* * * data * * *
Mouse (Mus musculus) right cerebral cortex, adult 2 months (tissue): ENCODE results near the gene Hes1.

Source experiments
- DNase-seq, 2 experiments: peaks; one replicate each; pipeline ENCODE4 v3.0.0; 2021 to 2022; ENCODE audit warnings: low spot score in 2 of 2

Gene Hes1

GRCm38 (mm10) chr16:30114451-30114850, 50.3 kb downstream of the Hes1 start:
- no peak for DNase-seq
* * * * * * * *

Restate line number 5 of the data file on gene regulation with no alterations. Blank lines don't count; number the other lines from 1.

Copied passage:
GRCm38 (mm10) chr16:30114451-30114850, 50.3 kb downstream of the Hes1 start: